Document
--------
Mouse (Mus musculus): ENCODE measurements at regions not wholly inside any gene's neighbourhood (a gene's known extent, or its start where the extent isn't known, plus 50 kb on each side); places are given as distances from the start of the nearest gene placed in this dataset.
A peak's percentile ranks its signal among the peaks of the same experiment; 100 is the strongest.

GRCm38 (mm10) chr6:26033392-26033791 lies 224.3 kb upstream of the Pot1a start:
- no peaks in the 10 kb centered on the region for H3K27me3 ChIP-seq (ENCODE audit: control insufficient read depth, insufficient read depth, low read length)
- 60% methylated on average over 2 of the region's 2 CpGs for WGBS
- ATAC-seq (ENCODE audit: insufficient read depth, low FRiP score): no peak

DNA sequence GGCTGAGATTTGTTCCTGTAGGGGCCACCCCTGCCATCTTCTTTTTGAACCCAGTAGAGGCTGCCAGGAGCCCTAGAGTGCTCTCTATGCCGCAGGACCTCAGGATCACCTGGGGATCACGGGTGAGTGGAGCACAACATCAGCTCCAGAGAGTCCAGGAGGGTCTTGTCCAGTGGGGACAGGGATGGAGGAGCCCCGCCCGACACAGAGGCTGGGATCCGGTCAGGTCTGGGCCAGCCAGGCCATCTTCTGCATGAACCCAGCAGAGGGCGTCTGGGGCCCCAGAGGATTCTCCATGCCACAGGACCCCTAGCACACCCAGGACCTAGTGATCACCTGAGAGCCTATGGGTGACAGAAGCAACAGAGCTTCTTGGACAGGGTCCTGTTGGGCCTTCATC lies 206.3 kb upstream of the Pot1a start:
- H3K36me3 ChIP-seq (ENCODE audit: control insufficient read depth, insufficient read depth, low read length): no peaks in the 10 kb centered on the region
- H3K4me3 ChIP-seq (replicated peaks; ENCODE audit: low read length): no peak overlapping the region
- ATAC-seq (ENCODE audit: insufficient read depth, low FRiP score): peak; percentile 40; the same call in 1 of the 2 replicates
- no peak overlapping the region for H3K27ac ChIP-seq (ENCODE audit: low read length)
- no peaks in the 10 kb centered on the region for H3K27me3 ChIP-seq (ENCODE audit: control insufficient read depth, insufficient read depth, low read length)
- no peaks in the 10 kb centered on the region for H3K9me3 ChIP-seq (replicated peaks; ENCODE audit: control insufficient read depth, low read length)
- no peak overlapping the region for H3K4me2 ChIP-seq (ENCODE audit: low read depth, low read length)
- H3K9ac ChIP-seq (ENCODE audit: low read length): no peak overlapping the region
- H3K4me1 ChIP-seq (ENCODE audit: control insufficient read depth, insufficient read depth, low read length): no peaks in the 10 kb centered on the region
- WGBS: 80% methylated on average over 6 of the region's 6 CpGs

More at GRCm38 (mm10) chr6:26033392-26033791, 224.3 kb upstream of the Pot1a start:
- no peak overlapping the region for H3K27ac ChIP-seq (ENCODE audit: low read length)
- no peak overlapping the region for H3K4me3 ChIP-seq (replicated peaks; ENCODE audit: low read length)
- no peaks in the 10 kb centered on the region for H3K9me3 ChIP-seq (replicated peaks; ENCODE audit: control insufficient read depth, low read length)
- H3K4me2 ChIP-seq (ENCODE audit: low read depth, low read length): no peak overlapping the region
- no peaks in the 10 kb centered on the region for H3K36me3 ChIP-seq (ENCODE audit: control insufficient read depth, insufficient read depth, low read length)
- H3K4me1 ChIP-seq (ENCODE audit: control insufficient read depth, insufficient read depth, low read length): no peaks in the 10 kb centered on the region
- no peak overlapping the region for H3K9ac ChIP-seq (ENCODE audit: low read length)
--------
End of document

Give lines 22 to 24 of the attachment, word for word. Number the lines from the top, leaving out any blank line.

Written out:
- H3K4me2 ChIP-seq (ENCODE audit: low read depth, low read length): no peak overlapping the region
- no peaks in the 10 kb centered on the region for H3K36me3 ChIP-seq (ENCODE audit: control insufficient read depth, insufficient read depth, low read length)
- H3K4me1 ChIP-seq (ENCODE audit: control insufficient read depth, insufficient read depth, low read length): no peaks in the 10 kb centered on the region